The site strives to be as approachable as it can. The basement space has a welcoming dorm-room feel, with easy chairs in the corner to rest in. Staff hand out plastic-wrapped packages of injection and smoking supplies to people who stop by.

On one morning last week, Joseph Ascenzo, 34, came in to inject crystal meth, the potent methamphetamine. He said he felt safe using at the site, with people he knows close by. His wife died of an overdose a couple of years ago. He wishes the site had been open when she was around; if so, she might have lived.

Associated Graphic

When people started sleeping behind his store, Potsothy (Pots) Sallapa, owner of 4 Life Natural Foods in Toronto's Kensington Market, left sleeping bags instead of calling the police.

FRED LUM/THE GLOBE AND MAIL


Huh? How did I get here?
Return to Main David_Macfarlane Page
Subscribe to
The Globe and Mail
 

Email this article Print this article

space  Advertisement
space

Need CPR for your RSP? Check your portfolio’s pulse and lower yours by improving the overall health of your investments. Click here.

Advertisement

7-Day Site Search
    

Breaking News



Today's Weather


Inside

Rick Salutin
Merrily marching
off to war
Roy MacGregor
Duct tape might hold
when panic strikes


Editorial
Where Manley is going with his first budget




space

Columnists



For a columnist's most recent stories, click on their name below.

 National


Roy MacGregor arrow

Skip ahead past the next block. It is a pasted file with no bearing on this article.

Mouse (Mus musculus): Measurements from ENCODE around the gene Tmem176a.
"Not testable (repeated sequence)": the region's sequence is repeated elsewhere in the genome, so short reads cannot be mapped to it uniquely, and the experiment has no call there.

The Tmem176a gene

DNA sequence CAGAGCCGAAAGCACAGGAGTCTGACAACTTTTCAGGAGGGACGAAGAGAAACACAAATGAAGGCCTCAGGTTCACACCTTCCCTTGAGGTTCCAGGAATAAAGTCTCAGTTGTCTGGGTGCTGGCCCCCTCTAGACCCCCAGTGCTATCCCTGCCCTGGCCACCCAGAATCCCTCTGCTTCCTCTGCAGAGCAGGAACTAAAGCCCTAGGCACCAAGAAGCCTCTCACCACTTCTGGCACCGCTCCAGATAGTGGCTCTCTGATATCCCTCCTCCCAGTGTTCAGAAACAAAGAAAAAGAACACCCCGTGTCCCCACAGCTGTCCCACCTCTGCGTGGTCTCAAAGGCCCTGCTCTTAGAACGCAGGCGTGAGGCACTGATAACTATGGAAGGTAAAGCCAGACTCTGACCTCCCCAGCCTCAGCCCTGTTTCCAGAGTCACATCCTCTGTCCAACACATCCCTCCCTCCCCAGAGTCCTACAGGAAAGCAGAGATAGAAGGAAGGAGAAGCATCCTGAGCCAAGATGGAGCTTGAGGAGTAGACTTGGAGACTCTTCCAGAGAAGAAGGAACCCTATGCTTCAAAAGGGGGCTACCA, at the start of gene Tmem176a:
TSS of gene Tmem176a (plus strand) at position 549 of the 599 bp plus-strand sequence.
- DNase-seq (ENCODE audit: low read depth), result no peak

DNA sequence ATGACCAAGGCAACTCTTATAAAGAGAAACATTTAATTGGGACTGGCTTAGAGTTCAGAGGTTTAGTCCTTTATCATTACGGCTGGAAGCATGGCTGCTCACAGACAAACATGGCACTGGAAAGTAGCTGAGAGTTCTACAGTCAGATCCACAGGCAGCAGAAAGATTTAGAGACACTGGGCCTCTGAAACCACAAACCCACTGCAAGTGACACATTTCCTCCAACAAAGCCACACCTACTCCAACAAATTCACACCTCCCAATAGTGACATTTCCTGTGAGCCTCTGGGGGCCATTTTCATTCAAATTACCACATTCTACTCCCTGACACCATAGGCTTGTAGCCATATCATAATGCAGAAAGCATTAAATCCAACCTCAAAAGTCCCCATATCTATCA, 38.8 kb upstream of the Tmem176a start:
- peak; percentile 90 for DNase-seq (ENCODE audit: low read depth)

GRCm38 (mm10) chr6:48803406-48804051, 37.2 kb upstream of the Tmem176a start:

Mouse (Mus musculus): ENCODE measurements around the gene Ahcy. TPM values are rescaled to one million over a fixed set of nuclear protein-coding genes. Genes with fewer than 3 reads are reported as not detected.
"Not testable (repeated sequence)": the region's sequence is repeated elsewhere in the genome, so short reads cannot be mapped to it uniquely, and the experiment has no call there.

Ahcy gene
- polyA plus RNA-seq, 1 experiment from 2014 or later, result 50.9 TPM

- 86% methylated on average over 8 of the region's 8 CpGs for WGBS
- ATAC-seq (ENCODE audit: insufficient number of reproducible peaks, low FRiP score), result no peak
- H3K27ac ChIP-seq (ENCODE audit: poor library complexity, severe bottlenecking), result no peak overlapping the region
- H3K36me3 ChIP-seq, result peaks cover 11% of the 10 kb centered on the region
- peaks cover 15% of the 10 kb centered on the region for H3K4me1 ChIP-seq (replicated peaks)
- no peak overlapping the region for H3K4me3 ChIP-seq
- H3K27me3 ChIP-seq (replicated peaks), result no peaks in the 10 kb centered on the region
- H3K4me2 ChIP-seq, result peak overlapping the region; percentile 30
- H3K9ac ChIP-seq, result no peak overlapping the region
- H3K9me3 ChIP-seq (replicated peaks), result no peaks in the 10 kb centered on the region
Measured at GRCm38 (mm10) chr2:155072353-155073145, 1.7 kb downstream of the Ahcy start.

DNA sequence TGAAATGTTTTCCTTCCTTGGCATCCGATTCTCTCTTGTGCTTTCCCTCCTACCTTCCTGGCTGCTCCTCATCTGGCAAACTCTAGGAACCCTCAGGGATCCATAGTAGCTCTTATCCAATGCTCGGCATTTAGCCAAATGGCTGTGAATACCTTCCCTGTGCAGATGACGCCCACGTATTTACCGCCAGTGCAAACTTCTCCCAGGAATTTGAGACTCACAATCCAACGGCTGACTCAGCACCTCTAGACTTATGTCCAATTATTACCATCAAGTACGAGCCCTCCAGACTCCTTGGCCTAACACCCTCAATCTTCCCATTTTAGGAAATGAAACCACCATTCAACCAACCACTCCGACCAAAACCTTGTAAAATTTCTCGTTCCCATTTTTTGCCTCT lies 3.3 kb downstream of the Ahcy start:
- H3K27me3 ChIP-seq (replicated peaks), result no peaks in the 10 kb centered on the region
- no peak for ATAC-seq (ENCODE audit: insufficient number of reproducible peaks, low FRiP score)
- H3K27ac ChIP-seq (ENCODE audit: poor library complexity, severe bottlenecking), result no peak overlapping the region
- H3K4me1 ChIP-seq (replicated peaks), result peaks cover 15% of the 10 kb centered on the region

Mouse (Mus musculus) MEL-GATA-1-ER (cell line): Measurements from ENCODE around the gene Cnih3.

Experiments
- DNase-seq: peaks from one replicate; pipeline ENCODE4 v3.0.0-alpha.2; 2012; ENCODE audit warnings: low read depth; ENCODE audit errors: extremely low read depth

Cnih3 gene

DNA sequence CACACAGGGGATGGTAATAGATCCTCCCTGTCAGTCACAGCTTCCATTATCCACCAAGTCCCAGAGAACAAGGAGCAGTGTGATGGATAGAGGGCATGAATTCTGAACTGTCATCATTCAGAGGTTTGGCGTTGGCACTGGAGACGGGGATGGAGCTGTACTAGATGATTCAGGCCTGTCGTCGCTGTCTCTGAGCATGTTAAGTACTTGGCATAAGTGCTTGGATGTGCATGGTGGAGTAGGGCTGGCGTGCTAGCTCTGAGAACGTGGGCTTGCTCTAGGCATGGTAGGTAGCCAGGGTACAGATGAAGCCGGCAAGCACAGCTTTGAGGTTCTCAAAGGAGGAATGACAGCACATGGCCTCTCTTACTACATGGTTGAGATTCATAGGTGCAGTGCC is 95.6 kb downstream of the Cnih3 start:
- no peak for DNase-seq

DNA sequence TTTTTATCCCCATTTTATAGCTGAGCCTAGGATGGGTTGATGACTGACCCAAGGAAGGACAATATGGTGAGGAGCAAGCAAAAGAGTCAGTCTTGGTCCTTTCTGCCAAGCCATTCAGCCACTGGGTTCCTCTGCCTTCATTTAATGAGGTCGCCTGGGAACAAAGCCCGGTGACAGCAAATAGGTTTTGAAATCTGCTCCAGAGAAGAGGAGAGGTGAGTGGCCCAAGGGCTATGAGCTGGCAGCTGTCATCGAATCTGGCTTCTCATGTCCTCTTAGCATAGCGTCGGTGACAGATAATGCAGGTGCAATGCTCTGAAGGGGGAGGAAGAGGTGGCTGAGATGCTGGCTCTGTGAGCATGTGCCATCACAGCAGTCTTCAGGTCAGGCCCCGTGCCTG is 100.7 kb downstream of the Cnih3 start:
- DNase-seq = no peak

This Country
space
Jeffrey Simpson arrow
The Nation
space
Margaret Wente arrow
Counterpoint
space
Hugh Winsor  arrow
The Power Game
space
 Business


Rob Carrick arrow
Personal Finance
space
Drew Fagan arrow
The Big Picture
space
Mathew Ingram arrow
space
Brent Jang arrow
Business West
space
Brian Milner arrow
Taking Stock
space
Eric Reguly arrow
To The Point
space
Andrew Willis arrow
Streetwise
space
 Sports


Stephen Brunt arrow
The Game
space
Eric Duhatschek arrow
space
Allan Maki arrow
space
William Houston arrow
Truth & Rumours
space
Lorne Rubenstein arrow
Golf
space
 The Arts


John Doyle arrow
Television
space
John MacLachlan Gray arrow
Gray's Anatomy
space
David Macfarlane arrow
Cheap Seats
space
Johanna Schneller arrow
Moviegoer
space
 Comment


Murray Campbell arrow
Ontario Politics
space
Lysiane Gagnon arrow
Inside Quebec
space
Marcus Gee arrow
The World
space
William Johnson arrow
Pit Bill
space
Paul Knox arrow
Worldbeat
space
Heather Mallick arrow
As If
space
Leah McLaren arrow
Generation Why
space
Rex Murphy arrow
Japes of Wrath
space
Rick Salutin arrow
On The Other Hand
space
Paul Sullivan arrow
The West
space
William Thorsell arrow
space





Home | Business | National | Int'l | Sports | Columnists | The Arts | Tech | Travel | TV | Wheels
space

© 2003 Bell Globemedia Interactive Inc. All Rights Reserved.
Help & Contact Us | Back to the top of this page